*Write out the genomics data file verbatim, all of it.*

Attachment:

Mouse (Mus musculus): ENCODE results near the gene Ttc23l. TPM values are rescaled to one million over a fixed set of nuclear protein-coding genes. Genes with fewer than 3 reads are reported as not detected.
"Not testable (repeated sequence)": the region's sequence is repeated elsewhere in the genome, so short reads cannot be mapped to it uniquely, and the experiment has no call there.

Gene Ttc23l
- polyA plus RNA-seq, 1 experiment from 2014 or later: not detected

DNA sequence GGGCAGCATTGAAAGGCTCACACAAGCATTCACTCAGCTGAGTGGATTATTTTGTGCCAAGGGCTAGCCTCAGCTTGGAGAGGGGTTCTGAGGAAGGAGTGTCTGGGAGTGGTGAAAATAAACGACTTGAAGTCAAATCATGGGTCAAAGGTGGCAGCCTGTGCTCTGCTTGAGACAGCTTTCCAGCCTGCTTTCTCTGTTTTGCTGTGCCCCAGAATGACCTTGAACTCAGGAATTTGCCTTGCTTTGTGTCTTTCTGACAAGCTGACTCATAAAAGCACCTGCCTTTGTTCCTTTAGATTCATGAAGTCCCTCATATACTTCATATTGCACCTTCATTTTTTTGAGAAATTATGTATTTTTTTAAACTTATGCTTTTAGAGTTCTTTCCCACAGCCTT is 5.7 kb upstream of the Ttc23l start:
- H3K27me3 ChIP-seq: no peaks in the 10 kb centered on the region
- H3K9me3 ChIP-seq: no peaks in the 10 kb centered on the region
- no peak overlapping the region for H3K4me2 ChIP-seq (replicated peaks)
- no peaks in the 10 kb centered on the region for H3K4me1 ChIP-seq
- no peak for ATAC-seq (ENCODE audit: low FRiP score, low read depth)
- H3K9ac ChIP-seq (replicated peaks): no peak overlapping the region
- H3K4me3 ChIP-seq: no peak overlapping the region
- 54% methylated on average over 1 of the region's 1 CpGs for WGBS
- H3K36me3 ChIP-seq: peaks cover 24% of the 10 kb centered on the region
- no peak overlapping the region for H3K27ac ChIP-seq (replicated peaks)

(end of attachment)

Mouse (Mus musculus): ENCODE results near the gene Ttc23l. TPM values are rescaled to one million over a fixed set of nuclear protein-coding genes. Genes with fewer than 3 reads are reported as not detected.
"Not testable (repeated sequence)": the region's sequence is repeated elsewhere in the genome, so short reads cannot be mapped to it uniquely, and the experiment has no call there.

Gene Ttc23l
- polyA plus RNA-seq, 1 experiment from 2014 or later: not detected

DNA sequence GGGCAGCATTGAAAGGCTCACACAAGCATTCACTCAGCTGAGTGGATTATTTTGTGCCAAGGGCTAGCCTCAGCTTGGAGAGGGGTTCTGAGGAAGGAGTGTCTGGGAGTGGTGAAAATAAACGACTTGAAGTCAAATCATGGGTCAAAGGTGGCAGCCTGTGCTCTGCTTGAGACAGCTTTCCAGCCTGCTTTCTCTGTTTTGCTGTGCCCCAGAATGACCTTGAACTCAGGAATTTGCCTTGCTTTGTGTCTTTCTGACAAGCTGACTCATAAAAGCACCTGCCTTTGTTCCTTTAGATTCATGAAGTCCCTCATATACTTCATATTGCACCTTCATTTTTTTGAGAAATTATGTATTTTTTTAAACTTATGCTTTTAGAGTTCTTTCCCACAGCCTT is 5.7 kb upstream of the Ttc23l start:
- H3K27me3 ChIP-seq: no peaks in the 10 kb centered on the region
- H3K9me3 ChIP-seq: no peaks in the 10 kb centered on the region
- no peak overlapping the region for H3K4me2 ChIP-seq (replicated peaks)
- no peaks in the 10 kb centered on the region for H3K4me1 ChIP-seq
- no peak for ATAC-seq (ENCODE audit: low FRiP score, low read depth)
- H3K9ac ChIP-seq (replicated peaks): no peak overlapping the region
- H3K4me3 ChIP-seq: no peak overlapping the region
- 54% methylated on average over 1 of the region's 1 CpGs for WGBS
- H3K36me3 ChIP-seq: peaks cover 24% of the 10 kb centered on the region
- no peak overlapping the region for H3K27ac ChIP-seq (replicated peaks)